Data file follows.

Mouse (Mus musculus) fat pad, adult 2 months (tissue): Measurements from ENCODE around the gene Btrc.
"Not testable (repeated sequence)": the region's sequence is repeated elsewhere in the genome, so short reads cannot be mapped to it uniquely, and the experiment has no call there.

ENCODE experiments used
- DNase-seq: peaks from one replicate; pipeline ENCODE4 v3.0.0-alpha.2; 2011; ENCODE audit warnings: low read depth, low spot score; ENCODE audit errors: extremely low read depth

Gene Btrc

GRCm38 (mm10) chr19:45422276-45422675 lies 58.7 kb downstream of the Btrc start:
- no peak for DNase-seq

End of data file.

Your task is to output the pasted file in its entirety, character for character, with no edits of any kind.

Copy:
Mouse (Mus musculus) fat pad, adult 2 months (tissue): Measurements from ENCODE around the gene Btrc.
"Not testable (repeated sequence)": the region's sequence is repeated elsewhere in the genome, so short reads cannot be mapped to it uniquely, and the experiment has no call there.

ENCODE experiments used
- DNase-seq: peaks from one replicate; pipeline ENCODE4 v3.0.0-alpha.2; 2011; ENCODE audit warnings: low read depth, low spot score; ENCODE audit errors: extremely low read depth

Gene Btrc

GRCm38 (mm10) chr19:45422276-45422675 lies 58.7 kb downstream of the Btrc start:
- no peak for DNase-seq